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Britain aims to become leader in driverless cars

Piloted Drive 1.0: Nissan’s Qashqai Premium concept shown in Geneva recently previews the 2017 model update for the British-built SUV that will become the first model in Europe from the Japanese brand with ‘ProPilot’ autonomous technology.

New legislation aims to bolster UK drive to become leader in autonomous vehicles

General News logo19 May 2016


THE British government has announced plans to become a leader in the development of autonomous vehicles, encouraging investment in the sector and legislating to enable driverless cars to be insured under standard policies.

Delivered in the Queen’s Speech this week, which sets out the government’s policies and proposed legislative program for the new parliamentary session, the Modern Transport Bill is designed to place the UK “at the forefront of autonomous and driverless vehicles ownership and use”.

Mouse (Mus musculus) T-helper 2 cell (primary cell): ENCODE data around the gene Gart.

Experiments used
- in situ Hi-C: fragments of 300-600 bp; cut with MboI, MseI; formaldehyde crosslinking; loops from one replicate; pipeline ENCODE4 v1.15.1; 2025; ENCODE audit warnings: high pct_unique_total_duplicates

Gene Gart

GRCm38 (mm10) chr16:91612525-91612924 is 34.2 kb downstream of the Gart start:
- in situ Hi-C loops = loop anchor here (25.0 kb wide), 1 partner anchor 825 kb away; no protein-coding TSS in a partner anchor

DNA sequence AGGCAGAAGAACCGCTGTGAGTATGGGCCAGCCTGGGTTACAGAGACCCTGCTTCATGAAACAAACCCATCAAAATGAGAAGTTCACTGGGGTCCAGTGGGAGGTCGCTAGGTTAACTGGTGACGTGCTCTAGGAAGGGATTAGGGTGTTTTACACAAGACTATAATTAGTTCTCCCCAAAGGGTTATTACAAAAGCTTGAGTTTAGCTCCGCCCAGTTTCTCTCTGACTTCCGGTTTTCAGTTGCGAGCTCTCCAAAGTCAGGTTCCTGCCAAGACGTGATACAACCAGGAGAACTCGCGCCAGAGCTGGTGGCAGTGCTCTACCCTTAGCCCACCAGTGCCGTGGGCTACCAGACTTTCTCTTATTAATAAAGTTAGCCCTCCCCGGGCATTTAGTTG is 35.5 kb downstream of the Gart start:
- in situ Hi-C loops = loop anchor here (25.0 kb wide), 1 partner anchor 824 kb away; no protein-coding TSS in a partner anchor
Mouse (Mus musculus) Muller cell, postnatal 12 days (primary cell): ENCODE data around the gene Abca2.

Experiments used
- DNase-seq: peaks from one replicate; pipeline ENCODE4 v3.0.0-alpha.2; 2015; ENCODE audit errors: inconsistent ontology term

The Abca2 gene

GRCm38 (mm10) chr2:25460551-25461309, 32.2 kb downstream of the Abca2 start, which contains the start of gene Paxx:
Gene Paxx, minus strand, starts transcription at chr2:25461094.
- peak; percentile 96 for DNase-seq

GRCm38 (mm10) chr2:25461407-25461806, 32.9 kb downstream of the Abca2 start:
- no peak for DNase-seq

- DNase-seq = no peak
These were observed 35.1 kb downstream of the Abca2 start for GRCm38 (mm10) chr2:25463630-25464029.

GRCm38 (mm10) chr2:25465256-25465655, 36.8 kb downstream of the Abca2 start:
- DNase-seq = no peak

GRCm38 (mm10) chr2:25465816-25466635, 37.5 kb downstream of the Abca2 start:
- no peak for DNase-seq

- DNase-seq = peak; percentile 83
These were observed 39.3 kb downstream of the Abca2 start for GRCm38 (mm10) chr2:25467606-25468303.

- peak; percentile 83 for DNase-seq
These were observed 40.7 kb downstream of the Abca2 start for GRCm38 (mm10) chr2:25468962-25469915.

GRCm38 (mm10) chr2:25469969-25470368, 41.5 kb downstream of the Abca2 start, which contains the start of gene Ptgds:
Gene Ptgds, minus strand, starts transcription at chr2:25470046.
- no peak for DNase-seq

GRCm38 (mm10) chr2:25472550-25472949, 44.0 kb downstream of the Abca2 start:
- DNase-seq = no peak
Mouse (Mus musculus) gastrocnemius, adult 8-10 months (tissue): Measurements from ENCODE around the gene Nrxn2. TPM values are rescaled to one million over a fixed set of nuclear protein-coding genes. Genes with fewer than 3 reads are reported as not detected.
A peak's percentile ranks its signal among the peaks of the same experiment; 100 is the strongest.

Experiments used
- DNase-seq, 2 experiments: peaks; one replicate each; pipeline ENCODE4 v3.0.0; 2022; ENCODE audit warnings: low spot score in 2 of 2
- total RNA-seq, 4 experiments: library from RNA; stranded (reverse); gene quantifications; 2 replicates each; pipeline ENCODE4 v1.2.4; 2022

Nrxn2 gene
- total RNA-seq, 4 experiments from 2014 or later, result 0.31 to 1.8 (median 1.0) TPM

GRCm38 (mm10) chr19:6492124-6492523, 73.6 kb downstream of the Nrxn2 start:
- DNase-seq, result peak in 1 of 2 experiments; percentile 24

This applies not just to motor vehicles but drones and spacecraft, with the bill to set up the framework for the UK’s first spaceport – a port designed to launch commercial satellites and tourists into space, and which Australia and other countries including Spain and the United Arab Emirates are also planning – and pave the way for commercial spaceflight and drone operations across Britain.

In essence, the British government says the purpose of the new bill is to cut red tape “and put the right framework in place to allow innovation to flourish”.

It is aiming to put the UK “at the forefront of modern global transport developments as part of the country’s long-term economic plan” and to “maintain and extend the UK’s role as a world-leading transport manufacturing base”.

The government also aims to ensure that autonomous vehicle technology “delivers better, safer journeys, while keeping Britain at the cutting edge of international transport technology”.

Among the benefits cited are reduced congestion and vehicle incidents, quicker journeys (for people and goods), skilled job creation in the hi-tech industry and substantial economic growth.